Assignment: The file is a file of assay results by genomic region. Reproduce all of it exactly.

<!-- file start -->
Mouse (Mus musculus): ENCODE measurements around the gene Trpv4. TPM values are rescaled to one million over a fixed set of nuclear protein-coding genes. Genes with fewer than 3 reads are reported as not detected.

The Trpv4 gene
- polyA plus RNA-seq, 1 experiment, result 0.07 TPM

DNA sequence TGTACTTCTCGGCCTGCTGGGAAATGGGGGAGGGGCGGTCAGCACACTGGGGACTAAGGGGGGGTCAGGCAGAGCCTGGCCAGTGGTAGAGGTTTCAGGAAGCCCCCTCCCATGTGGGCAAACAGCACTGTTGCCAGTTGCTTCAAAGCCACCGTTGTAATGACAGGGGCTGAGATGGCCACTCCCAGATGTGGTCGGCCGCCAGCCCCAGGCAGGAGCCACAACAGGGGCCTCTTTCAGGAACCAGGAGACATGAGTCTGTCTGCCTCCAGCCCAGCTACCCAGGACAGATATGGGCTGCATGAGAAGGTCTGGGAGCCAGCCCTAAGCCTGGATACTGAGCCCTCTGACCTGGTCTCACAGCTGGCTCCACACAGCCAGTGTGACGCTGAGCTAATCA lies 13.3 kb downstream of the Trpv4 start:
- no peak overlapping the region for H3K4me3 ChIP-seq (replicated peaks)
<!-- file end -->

Mouse (Mus musculus): ENCODE measurements around the gene Trpv4. TPM values are rescaled to one million over a fixed set of nuclear protein-coding genes. Genes with fewer than 3 reads are reported as not detected.

The Trpv4 gene
- polyA plus RNA-seq, 1 experiment, result 0.07 TPM

DNA sequence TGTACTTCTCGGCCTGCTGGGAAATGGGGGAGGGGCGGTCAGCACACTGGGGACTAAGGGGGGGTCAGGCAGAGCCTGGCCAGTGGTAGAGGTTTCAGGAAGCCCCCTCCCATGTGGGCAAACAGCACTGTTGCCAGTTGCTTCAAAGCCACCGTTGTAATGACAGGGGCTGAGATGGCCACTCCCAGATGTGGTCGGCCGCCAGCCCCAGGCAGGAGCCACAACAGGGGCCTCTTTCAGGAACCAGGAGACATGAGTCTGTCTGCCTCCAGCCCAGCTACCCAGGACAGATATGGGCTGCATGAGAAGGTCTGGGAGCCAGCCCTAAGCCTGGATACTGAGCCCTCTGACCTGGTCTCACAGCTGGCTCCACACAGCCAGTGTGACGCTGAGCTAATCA lies 13.3 kb downstream of the Trpv4 start:
- no peak overlapping the region for H3K4me3 ChIP-seq (replicated peaks)